Cape Town means business

It’s no Silicon Valley, but “Slaapstad” may be more awake than most South Africans assume.

A recent analysis of six years’ worth of data from the Global Entrepreneurship Monitor (Gem), an annual survey that measures and compares business start-up levels worldwide, shows that Cape Town may be South Africa’s entrepreneurship capital.

About 13 out of every 100 adult Capetonians own a business less than three-and-a-half years old. This is 65% more than the national average of 7,8 adults per 100. This puts Cape Town on a par with the international average for countries with South Africa’s gross domestic product size, whereas the rest of the country lags behind.

Johannesburg, the other city included in the analysis, has business start-up rates similar to South Africa’s average.

The latest Gem report urges further “research on the factors that contribute to Cape Town’s significantly higher levels of entrepreneurial activity” and takes a swipe at the city traditionally associated with South African entrepreneurship.


“The Johannesburg of 2008 is characterised by decaying infrastructure, power shortages, rising transport and power costs, uncoordinated spatial development and burgeoning peri-urban slums and townships, swollen by successive waves of migration from rural areas as well as neighbouring countries … Small and medium businesses are struggling to survive in Johannesburg’s current business environment.”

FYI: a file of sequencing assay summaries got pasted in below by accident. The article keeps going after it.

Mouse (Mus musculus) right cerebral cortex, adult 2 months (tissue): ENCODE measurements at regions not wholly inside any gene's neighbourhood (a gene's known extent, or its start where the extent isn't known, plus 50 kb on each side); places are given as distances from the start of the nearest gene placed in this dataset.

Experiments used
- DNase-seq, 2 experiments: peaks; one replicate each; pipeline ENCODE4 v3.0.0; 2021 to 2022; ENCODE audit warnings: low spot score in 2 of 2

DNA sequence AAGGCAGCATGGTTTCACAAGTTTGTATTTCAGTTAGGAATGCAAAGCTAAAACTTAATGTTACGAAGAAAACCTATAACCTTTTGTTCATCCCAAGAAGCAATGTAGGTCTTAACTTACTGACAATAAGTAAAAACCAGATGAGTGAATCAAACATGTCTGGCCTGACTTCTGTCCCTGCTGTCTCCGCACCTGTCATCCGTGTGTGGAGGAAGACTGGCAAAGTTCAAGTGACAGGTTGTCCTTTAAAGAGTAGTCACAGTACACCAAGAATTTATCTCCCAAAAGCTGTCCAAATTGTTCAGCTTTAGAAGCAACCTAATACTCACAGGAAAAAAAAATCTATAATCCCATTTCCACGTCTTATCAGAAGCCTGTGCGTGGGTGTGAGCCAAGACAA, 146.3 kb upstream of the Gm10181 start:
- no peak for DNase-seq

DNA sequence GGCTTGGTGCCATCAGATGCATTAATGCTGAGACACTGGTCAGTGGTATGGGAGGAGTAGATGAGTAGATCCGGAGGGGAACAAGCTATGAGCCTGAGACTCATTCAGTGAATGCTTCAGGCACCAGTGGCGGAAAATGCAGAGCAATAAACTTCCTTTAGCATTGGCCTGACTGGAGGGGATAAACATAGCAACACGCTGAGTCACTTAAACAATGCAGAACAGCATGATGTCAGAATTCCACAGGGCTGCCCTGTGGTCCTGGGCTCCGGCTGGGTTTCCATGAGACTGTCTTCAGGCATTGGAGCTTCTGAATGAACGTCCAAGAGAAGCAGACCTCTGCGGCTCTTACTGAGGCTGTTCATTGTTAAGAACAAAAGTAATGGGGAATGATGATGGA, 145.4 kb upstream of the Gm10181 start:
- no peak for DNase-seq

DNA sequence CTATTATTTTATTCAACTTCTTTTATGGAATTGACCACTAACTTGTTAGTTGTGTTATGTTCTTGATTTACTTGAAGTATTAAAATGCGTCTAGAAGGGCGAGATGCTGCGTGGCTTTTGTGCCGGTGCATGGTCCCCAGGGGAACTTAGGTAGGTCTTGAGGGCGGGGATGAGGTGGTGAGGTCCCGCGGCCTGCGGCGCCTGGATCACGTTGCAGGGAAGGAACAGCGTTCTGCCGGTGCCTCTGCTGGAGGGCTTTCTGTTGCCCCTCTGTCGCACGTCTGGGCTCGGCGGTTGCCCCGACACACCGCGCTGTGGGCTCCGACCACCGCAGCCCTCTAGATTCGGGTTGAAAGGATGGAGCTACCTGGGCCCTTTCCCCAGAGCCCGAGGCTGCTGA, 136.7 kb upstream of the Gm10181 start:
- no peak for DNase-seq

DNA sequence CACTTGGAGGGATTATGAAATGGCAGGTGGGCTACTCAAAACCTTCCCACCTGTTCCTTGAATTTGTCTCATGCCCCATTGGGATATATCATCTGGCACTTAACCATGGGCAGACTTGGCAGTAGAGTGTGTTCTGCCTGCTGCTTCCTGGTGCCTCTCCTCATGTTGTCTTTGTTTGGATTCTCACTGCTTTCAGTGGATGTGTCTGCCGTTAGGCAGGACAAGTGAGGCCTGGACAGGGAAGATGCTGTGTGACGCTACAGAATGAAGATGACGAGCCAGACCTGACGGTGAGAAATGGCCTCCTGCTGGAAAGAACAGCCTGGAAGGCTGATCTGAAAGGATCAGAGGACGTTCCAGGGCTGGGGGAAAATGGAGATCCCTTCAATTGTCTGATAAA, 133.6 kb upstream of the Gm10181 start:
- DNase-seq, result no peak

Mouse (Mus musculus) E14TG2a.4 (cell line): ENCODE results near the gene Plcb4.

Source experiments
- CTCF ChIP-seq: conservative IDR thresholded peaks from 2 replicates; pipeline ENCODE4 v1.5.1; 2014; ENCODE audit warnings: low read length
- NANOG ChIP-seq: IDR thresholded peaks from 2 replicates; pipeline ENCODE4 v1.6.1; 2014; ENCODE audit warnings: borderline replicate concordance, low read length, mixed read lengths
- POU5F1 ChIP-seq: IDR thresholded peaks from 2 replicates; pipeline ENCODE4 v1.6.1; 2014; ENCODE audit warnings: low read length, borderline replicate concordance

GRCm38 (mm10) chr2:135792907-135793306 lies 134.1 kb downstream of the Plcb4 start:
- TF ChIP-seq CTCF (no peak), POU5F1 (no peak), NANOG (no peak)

This is the first year since the start of the annual Gem survey in 2001 that necessity entrepreneurship -— when hardship forces people to start businesses —- has overtaken opportunity entrepreneurship in Gauteng.

“Gauteng has always been regarded as a hub of dynamic business activity in South Africa and this reversal is therefore worrying,” reads the report. Opportunity entrepreneurship has been shown to create more sustainable businesses and more jobs.

Retrenchments of semi-skilled and unskilled workers from the mining and industrial sectors and a flood of Zimbabwean refugees may be behind the surge of survivalist businesses. “The surplus workers are often forced into survivalist entrepreneurship as the only available means of livelihood.”

Mike Herrington, leader of the team of Gem researchers in South Africa and director of the Centre for Innovation and Entrepreneurship at the University of Cape Town Graduate School of Business, says it is not clear why entrepreneurial activity is higher in Cape Town.

But he suggests two possible reasons. One is that Cape Town’s youth culture attracts young people not only from the rest of South Africa, but also from outside country. “Younger people are more entrepreneurial, specifically [those] between the age brackets of about 25 to about 38 or so.”

The other reason may be the existence of economic hubs that seem to be spawning a lot of start-up activity, such as biotech and information technology.

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